UN calls for release Canadian man detained in U.A.E. who was allegedly tortured
U.N. human rights experts are calling on the United Arab Emirates to release a Canadian man and four others who they allege have been tortured while being detained over the last year and a half.
The call comes as Salim Alaradi’s case proceeds at the U.A.E. Federal Supreme Court, where the Canadian businessman of Libyan origin has pleaded not guilty to three terror-related charges.
In a public statement issued Monday, U.N. experts say they have “credible information” indicating Alaradi and other detainees were tortured and forced to sign confessions.
The U.N. Special Rapporteur on torture, Juan E. Mendez, says the detainees have also been allegedly held in secret detention locations and in solitary confinement for prolonged periods of time.
The U.N. experts say a reply from Emirati authorities about the detainees cases was “unpersuasive.”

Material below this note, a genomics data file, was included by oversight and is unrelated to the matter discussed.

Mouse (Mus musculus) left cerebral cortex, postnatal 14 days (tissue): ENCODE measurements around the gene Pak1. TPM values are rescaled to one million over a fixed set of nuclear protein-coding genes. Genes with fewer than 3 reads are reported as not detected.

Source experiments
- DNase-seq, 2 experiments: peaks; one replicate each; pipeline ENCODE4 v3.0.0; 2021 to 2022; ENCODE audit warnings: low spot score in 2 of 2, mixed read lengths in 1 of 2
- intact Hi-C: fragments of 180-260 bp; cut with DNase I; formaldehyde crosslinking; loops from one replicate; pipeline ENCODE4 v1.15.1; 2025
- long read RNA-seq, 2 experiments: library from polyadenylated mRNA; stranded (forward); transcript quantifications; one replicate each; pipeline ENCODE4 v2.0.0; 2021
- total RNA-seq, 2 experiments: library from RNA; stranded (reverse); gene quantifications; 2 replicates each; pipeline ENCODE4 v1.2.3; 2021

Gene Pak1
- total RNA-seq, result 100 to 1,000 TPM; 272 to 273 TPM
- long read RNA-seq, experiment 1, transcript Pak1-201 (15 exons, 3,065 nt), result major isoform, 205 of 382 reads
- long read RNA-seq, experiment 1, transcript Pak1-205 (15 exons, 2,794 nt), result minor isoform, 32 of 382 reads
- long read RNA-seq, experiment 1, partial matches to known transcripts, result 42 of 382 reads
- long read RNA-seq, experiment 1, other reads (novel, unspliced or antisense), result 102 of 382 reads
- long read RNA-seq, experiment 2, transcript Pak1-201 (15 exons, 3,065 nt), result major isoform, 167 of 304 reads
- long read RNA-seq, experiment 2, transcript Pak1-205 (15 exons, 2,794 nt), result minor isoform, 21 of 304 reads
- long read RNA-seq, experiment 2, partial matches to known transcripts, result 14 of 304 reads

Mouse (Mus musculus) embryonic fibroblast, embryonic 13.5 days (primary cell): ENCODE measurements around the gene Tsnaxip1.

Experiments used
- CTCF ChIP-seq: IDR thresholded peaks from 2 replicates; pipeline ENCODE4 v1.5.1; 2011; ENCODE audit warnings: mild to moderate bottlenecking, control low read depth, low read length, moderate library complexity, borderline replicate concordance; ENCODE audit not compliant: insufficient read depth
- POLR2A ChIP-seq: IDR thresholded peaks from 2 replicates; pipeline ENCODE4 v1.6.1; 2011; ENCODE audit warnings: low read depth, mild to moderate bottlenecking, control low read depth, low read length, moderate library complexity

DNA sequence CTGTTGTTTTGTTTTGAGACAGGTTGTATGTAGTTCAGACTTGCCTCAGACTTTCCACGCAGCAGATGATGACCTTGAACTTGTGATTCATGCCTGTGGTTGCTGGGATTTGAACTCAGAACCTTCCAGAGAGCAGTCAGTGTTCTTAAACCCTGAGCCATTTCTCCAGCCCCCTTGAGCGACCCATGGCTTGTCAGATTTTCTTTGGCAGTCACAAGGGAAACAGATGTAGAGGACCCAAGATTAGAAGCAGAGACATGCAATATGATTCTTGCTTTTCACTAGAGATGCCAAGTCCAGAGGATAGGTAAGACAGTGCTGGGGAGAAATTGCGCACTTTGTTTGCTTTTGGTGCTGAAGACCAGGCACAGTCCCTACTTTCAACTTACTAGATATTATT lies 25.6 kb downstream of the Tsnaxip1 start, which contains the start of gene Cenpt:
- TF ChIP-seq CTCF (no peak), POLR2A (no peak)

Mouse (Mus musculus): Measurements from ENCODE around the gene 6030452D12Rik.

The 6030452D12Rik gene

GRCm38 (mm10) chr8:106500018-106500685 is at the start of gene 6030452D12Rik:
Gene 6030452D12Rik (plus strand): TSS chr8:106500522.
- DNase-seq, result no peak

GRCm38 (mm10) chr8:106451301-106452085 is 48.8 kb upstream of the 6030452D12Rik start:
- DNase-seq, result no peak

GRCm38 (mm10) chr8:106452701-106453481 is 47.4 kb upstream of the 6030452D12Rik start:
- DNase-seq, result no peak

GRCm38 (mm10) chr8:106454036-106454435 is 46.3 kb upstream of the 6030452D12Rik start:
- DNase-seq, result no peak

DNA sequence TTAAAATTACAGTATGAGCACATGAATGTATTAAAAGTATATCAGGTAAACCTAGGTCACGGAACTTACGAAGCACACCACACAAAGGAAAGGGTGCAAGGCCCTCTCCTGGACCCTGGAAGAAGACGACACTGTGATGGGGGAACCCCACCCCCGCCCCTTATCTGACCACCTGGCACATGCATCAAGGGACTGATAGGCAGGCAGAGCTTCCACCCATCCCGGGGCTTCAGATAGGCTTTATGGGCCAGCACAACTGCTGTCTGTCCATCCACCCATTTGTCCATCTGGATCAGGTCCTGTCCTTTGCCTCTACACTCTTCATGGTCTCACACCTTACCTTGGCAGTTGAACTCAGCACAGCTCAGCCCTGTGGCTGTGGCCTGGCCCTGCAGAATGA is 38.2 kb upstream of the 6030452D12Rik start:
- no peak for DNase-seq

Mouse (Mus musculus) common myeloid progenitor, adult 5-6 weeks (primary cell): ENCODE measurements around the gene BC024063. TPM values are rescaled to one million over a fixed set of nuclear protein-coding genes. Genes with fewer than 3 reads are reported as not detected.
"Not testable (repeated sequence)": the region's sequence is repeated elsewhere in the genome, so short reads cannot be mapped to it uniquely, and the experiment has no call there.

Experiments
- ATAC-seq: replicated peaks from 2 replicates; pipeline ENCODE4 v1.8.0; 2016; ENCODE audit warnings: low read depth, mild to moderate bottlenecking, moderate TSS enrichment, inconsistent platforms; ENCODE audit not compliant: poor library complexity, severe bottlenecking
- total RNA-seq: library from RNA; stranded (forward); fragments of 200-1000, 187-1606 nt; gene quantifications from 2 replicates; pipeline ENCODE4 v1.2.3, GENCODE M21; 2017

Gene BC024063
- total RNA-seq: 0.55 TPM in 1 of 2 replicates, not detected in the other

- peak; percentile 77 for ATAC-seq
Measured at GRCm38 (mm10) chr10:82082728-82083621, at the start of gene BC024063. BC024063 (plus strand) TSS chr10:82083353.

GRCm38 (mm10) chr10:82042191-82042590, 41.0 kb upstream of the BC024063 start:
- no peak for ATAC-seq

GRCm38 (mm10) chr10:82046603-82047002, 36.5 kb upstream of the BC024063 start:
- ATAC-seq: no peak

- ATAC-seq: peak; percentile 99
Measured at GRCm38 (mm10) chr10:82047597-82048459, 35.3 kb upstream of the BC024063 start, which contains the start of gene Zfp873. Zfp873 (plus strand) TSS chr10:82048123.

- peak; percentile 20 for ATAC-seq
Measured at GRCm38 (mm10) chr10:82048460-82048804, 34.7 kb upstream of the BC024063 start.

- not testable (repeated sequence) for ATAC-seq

Alaradi’s case was in court in the U.A.E. on Monday, where his family says a judge agreed to allow a forensic medical exam for the 46-year-old before adjourning proceedings to Feb. 29.
Alaradi learned only last month that he was charged with funding terrorist organizations, supporting terrorist organizations, and co-operating with terrorist organizations.
His Canadian lawyer has said that two specific groups — the February 17 Brigades and the Libyan Dawn — were named in connection with his charges.
Alaradi’s family and lawyers had previously received no explanation from U.A.E. authorities for his continued detention.
Alaradi was running a business in Dubai when he was abruptly arrested in August 2014.
He was born in Libya and immigrated to Canada from the U.A.E. in 1998, settling down in Vancouver with his family. He decided to return to the U.A.E. in 2007 to run a home appliance business with his brother.
He and his family were on vacation within the U.A.E. when he was arrested.
Alaradi’s lawyer has noted that Alaradi has not lived in Libya in over 25 years and “is not politically involved in his former country.”
© 2016 The Canadian Press